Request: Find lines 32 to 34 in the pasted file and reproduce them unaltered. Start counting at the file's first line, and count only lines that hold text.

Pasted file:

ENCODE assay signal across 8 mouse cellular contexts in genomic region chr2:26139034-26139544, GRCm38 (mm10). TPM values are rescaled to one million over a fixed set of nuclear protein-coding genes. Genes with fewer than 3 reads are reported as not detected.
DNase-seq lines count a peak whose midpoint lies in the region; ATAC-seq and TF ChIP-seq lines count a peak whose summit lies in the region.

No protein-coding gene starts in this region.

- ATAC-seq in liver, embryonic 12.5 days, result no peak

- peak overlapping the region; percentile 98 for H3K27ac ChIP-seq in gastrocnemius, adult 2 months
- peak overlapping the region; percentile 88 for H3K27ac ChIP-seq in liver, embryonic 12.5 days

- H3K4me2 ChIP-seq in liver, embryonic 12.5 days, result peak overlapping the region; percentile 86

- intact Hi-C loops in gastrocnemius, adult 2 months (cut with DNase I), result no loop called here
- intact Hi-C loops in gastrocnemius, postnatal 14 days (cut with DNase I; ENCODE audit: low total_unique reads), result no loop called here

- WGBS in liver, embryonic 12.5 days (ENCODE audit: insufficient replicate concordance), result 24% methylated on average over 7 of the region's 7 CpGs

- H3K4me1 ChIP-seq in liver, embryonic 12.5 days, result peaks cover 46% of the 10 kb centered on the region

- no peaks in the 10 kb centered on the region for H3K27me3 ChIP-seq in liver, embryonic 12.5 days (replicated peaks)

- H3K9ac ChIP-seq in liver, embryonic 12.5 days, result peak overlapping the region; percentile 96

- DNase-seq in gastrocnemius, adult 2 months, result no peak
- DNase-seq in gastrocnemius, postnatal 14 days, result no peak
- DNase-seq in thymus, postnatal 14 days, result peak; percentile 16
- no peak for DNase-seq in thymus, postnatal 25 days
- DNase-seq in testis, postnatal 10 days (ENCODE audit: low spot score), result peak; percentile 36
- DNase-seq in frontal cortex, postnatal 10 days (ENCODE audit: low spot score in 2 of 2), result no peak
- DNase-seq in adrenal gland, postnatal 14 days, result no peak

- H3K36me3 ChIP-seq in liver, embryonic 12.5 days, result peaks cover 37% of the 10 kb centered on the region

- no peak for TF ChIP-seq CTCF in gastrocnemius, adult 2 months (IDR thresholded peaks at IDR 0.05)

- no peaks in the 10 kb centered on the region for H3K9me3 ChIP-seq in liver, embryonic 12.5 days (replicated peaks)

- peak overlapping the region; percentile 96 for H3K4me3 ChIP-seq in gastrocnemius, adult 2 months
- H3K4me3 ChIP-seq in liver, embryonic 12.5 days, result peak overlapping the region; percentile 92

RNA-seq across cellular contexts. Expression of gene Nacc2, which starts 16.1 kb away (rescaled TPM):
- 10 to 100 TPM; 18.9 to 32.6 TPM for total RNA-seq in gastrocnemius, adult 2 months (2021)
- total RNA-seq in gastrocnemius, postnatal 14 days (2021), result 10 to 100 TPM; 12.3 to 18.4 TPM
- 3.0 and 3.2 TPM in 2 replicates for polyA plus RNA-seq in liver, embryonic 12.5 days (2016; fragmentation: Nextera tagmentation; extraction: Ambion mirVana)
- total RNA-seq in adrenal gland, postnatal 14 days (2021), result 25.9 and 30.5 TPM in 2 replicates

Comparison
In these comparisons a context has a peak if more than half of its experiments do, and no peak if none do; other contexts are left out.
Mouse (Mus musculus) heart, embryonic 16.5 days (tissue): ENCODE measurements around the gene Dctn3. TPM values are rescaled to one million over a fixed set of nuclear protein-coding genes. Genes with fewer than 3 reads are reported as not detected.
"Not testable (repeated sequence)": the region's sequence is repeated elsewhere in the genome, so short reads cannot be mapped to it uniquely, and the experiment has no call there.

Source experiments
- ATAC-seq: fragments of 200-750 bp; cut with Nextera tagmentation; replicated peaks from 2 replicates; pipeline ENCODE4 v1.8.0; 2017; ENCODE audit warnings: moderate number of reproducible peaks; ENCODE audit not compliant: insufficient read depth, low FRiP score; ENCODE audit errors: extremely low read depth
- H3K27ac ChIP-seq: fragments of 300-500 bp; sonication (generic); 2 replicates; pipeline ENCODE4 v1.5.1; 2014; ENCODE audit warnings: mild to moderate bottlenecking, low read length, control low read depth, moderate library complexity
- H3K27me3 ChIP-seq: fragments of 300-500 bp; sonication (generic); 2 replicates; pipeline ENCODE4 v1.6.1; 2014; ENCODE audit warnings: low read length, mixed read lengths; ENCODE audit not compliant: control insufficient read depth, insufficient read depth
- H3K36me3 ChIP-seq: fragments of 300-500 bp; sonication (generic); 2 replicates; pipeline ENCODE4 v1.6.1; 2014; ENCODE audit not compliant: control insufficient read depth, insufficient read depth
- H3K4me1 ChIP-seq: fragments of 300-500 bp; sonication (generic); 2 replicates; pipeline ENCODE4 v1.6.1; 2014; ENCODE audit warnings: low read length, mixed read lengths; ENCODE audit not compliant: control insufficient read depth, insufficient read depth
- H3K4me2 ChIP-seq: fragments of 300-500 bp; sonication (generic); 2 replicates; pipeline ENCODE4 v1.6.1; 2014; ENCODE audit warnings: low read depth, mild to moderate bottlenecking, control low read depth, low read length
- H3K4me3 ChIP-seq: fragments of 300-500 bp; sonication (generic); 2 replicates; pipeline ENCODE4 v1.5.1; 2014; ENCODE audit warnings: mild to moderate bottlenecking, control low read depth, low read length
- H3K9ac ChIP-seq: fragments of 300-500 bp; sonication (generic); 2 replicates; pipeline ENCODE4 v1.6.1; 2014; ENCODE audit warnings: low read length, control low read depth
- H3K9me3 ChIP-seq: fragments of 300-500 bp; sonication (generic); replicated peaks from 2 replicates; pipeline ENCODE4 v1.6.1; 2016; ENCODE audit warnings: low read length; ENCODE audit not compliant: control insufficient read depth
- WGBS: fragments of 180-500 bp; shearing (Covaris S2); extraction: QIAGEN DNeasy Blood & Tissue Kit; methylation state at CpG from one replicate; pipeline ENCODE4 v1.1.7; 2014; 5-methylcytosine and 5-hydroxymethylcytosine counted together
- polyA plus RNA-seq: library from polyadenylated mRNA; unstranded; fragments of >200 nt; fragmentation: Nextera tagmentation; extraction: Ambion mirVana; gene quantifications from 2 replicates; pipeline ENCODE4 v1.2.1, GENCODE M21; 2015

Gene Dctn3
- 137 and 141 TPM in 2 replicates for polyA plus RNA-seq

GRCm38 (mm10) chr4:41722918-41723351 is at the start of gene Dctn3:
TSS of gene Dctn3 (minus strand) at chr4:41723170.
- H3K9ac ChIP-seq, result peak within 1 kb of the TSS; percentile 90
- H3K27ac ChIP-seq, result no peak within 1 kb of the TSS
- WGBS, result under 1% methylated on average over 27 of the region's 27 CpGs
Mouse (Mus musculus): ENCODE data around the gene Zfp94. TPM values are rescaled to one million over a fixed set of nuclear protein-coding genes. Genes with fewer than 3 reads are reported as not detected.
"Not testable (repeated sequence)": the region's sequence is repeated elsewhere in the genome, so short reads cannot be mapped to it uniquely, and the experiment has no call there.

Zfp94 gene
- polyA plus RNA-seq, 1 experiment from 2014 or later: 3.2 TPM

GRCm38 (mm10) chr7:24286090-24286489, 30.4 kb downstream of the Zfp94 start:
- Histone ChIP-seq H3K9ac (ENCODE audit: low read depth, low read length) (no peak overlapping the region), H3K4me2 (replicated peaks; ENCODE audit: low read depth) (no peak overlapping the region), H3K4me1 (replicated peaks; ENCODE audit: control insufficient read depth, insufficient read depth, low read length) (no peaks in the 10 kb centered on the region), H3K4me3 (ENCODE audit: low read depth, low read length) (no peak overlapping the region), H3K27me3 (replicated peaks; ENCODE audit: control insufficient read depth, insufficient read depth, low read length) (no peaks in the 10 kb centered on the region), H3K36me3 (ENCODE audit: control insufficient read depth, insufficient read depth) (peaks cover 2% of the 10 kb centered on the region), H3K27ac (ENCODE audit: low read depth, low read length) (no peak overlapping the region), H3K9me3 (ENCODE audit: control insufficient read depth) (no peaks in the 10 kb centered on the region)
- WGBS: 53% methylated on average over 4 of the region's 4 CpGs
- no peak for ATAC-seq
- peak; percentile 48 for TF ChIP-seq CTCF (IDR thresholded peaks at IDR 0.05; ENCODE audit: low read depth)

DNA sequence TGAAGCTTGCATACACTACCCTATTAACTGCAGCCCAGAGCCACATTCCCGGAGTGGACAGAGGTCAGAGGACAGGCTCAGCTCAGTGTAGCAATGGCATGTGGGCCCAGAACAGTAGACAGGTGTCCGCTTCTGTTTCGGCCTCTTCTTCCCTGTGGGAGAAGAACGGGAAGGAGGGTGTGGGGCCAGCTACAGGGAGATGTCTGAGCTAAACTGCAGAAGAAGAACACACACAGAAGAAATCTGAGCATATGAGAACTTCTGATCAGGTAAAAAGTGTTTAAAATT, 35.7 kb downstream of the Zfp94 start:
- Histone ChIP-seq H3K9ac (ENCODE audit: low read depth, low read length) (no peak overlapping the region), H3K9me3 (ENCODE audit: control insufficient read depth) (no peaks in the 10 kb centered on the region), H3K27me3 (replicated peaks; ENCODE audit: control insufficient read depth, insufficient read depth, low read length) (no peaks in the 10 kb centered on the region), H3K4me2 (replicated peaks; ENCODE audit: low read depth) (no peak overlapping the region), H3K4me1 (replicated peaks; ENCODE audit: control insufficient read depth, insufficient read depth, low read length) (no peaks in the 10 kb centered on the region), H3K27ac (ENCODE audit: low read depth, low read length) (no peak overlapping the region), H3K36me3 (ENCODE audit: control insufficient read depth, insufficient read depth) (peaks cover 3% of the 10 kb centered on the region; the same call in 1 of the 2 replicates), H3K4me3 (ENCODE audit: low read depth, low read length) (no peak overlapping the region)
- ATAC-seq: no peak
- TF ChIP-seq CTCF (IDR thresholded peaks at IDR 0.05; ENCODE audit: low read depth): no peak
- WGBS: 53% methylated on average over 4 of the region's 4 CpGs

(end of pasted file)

In these comparisons a context has a peak if more than half of its experiments do, and no peak if none do; other contexts are left out.
Mouse (Mus musculus) heart, embryonic 16.5 days (tissue): ENCODE measurements around the gene Dctn3. TPM values are rescaled to one million over a fixed set of nuclear protein-coding genes. Genes with fewer than 3 reads are reported as not detected.
"Not testable (repeated sequence)": the region's sequence is repeated elsewhere in the genome, so short reads cannot be mapped to it uniquely, and the experiment has no call there.